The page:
Anthropology is the comparative study of the manifold ways in which people make sense of the world around them and hence focuses on culture. A few common questions posed by anthropology are: how are societies different and how are they the same? How has evolution shaped how we think? Are there human universals? By taking the time to study peoples’ lives in detail, anthropologists explore what makes us uniquely human. In doing so, they aim to increase our understanding of ourselves and of each other. In today’s global world - the world of migrating people, objects, and ideologies - this knowledge is essential to the fostering of peaceful coexistence.

Anthropologists work as university teachers, community development workers, journalists, social workers, human resources managers, race relations workers, international organization administrators, charity officers, museum education officers etc.

Relevant information about pursuing a master's in anthropology in the Netherlands can be found on Study Portals Masters

Utrecht University offers the following master's in anthropology:

100-level course

UCSSCANT11: Introduction to Anthropology
The course introduces the basic concepts, terms, and research methods of cultural anthropology. Key texts by founders situate core concepts in the discipline’s historical development and acquaint students with the principal areas of anthropological inquiry, such as social organization, politics, subsistence, kinship and marriage. These are illustrated through a reading of a classic ethnography and a study of modern Brazilian culture in post-industrial society. This course has a broad appeal for liberal arts students, and complements interests in SSC (particularly geography, development, sociology, and psychology), HUM (philosophy, linguistics, history, literature), and SCI (environmental studies, medicine).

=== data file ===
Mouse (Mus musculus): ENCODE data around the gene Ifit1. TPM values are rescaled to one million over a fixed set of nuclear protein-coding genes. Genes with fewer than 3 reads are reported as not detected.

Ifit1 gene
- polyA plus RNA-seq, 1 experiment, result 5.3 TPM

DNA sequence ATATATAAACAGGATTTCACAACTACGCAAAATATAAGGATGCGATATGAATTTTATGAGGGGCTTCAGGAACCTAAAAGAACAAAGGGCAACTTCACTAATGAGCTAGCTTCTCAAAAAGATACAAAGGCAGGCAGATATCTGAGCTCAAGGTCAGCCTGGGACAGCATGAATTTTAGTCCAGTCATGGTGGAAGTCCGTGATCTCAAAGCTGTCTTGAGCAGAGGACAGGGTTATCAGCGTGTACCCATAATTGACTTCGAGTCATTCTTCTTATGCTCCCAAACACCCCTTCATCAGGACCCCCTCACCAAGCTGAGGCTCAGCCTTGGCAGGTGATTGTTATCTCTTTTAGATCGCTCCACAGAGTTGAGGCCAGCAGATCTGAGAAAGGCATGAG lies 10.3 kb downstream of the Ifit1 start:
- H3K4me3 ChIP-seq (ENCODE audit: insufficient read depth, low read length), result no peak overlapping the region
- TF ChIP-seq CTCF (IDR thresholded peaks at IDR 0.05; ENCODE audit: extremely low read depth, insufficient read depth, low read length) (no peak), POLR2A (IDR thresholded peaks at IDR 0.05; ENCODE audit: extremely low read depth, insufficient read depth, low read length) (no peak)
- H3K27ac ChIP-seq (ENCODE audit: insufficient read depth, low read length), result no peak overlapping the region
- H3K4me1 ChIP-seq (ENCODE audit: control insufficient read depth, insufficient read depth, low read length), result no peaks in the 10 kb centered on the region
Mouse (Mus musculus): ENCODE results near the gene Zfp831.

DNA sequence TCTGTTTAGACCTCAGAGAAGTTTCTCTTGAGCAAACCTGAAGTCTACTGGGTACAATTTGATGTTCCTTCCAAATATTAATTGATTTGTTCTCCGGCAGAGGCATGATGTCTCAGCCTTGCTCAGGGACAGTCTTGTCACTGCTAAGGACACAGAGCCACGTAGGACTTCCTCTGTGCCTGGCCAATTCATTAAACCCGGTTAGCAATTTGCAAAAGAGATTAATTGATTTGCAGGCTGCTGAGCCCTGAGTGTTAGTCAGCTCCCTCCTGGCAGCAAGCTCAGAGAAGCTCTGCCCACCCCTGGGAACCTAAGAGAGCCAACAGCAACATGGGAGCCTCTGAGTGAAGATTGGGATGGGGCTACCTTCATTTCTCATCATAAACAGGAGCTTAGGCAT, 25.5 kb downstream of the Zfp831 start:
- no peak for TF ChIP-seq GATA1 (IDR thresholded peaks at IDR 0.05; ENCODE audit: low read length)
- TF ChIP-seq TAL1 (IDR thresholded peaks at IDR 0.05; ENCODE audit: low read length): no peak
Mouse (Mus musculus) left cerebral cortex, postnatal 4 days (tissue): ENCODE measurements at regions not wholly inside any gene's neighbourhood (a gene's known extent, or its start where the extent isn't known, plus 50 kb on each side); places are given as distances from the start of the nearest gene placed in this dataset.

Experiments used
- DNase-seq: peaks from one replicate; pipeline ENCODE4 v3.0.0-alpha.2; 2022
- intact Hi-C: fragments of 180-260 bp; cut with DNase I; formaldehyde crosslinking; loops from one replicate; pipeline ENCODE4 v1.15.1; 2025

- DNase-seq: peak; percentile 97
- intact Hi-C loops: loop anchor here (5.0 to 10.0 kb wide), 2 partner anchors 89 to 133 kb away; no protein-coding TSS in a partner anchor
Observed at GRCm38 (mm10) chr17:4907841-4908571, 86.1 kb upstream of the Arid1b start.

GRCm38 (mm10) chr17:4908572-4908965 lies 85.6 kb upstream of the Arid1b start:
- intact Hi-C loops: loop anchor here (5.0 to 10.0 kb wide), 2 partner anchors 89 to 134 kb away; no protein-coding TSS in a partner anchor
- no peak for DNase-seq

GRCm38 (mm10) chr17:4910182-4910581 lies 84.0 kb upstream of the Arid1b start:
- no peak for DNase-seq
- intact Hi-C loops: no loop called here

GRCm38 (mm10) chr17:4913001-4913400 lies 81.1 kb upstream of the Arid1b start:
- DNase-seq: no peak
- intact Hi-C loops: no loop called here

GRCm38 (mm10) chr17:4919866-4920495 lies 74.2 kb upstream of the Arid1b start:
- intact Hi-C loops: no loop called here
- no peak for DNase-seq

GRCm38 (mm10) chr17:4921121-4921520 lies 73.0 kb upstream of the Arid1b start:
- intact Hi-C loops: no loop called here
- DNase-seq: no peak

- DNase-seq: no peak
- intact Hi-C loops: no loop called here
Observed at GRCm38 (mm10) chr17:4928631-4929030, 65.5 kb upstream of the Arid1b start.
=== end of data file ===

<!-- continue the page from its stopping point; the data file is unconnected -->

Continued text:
200-level courses

UCSSCANT21: Violence, Trauma & Memory
This course is an exploration of violence, trauma, and memory as manifested in genocide, ethnic cleansing, and nationalism. The course examines social, political, economic, and cultural dimensions on multiple levels of social reality. It pays close attention complex ethical, theoretical and conceptual problems of studying violence and trauma by reading empirical studies and comparative analyses. In both content and methodology, this course is of particular value to students with an interest in politics, psychology, law, and history.

UCSSCANT22: Gender & Sexuality 
This course focuses on the central questions that concern anthropologists interested in the nature and determinants of gender roles, gender relations, and gender stratification. By presenting ethnographic and historical accounts of gender variations and how they are currently understood and displayed, the course reveals the social and cultural forces that have created changes in sex/gender systems. It pays particular attention to the ways in which categories of gender/sexuality are deployed in various discursive regimes such as nationalism, modernism, colonialism, and globalization. Of interest to students in HUM (history, art history, linguistics, literature, philosophy) and SCI (pre-medical track, biology).

UCSSCANT23: The Materiality of Culture
This course examines how different forms of material and visual culture shape social action and discourses about authenticity, identity, tradition, modernity, heritage and citizenship. It draws upon key anthropological theorists to examine cases of visual and material culture, including cross-cultural uses of photography and art. Students make active use of visual research methods in a group project. The course is of value to students interested in comparative visual culture, human geography, law, politics, history, art history and museum studies, literature. UCHUMHAR22 Museum Studies and UCHUMHAR32 Heritage are both cross-listed with Anthropology.

UCSSCANT25: Anthropology of Conservation